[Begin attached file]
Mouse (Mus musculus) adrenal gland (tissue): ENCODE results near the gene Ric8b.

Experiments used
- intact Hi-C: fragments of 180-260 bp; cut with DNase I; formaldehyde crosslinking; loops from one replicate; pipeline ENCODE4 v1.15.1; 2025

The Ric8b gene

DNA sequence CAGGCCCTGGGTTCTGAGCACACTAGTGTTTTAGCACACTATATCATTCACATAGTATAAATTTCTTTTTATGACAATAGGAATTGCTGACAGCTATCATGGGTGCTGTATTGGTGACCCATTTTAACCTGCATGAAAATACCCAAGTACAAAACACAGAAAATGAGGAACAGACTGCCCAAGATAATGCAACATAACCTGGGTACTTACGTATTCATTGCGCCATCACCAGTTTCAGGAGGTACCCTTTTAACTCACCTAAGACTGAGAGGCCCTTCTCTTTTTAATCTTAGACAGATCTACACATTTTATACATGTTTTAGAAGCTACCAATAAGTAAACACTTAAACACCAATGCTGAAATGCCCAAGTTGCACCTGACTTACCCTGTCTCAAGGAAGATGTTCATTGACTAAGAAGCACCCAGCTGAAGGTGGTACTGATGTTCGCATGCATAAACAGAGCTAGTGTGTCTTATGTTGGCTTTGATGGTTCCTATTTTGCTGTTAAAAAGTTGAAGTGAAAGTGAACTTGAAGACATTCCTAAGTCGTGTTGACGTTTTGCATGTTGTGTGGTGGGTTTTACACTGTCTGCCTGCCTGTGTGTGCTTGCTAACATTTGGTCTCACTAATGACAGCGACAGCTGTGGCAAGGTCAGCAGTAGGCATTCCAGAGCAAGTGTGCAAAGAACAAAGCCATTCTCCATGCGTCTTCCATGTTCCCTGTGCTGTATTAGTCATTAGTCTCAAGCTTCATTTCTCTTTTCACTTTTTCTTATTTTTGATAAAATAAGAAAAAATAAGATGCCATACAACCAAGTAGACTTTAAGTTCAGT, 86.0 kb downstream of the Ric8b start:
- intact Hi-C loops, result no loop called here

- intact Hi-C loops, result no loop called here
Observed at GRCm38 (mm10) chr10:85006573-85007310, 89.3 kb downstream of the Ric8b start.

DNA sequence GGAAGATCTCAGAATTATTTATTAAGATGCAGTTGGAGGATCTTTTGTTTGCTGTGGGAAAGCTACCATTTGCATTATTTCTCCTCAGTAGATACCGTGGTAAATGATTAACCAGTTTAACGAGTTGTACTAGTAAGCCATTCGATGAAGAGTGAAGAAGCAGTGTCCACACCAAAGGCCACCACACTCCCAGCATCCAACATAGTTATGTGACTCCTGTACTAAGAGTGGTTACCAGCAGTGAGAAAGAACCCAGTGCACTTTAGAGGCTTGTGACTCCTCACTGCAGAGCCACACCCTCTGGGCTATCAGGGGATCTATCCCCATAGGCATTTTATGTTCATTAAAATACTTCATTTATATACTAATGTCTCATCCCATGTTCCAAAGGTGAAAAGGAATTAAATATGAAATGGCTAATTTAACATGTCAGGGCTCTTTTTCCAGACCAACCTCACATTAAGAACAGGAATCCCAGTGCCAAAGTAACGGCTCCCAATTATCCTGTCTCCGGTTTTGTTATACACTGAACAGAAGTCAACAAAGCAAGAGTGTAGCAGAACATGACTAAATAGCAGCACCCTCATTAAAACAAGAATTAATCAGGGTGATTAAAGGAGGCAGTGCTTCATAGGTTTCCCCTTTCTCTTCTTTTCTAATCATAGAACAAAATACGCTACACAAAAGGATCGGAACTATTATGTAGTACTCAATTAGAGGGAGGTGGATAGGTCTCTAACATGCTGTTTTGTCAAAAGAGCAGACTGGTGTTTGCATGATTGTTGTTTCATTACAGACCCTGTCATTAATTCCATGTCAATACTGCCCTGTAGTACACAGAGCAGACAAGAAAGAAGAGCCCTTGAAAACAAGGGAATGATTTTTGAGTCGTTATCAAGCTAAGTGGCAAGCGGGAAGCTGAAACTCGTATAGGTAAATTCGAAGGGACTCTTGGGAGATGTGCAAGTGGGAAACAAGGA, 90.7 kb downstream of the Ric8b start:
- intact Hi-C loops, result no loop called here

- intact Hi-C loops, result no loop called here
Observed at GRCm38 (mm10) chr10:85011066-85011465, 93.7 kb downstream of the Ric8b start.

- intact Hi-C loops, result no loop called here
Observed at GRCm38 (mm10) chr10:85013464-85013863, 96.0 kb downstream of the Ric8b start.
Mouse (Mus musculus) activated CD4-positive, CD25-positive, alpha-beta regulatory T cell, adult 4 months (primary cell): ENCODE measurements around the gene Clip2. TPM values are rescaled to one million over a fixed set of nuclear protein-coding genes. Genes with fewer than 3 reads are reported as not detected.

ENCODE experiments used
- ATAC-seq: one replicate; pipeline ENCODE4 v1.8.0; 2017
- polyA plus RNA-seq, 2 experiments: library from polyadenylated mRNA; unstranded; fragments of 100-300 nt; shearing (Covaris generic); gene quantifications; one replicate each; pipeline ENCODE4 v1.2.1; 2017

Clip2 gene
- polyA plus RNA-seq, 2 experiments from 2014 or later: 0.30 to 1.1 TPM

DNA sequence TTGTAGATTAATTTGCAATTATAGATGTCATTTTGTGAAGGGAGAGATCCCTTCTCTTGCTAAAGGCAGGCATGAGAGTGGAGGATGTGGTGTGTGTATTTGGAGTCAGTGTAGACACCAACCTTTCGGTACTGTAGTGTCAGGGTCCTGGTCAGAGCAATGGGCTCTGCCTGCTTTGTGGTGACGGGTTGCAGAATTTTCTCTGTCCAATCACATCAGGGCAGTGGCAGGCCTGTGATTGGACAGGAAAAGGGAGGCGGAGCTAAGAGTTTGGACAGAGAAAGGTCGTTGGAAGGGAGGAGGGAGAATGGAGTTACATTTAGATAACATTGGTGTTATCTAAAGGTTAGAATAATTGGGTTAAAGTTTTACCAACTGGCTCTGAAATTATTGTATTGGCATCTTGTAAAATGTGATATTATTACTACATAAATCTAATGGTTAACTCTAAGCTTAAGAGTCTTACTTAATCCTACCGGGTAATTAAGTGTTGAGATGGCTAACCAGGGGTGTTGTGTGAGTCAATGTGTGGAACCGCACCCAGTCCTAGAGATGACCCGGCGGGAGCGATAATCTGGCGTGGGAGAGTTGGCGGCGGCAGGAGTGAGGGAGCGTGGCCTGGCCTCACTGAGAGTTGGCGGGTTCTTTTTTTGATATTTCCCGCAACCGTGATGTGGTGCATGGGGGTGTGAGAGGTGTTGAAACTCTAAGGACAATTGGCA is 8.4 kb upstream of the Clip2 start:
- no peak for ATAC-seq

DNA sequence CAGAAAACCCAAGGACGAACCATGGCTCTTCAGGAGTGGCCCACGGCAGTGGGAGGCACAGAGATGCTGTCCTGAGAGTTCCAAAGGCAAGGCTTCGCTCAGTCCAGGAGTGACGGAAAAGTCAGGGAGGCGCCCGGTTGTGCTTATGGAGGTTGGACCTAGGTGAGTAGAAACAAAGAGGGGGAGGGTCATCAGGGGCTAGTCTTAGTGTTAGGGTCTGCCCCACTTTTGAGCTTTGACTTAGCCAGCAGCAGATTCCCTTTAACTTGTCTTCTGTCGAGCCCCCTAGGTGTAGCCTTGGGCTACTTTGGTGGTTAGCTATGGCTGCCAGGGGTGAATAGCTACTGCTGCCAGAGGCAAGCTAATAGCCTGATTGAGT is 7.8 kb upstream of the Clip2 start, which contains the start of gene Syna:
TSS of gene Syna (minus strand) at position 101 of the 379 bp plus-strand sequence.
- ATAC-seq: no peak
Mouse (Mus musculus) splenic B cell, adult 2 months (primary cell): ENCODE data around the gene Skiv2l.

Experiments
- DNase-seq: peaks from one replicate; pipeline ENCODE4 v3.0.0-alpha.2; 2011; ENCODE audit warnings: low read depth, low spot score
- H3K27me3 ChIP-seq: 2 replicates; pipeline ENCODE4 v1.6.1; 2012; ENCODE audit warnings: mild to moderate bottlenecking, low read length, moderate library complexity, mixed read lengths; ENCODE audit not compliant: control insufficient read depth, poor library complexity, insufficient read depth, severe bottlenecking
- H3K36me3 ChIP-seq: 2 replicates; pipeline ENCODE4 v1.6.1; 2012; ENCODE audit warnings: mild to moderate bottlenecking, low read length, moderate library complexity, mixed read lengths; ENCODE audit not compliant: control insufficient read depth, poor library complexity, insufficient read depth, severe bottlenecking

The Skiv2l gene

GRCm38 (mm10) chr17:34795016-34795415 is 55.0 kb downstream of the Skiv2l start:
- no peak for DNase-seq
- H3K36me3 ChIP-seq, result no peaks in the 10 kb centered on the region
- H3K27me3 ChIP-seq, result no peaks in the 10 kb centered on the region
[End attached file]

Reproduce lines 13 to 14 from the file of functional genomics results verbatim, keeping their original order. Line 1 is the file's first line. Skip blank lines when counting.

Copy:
- intact Hi-C loops, result no loop called here
Observed at GRCm38 (mm10) chr10:85013464-85013863, 96.0 kb downstream of the Ric8b start.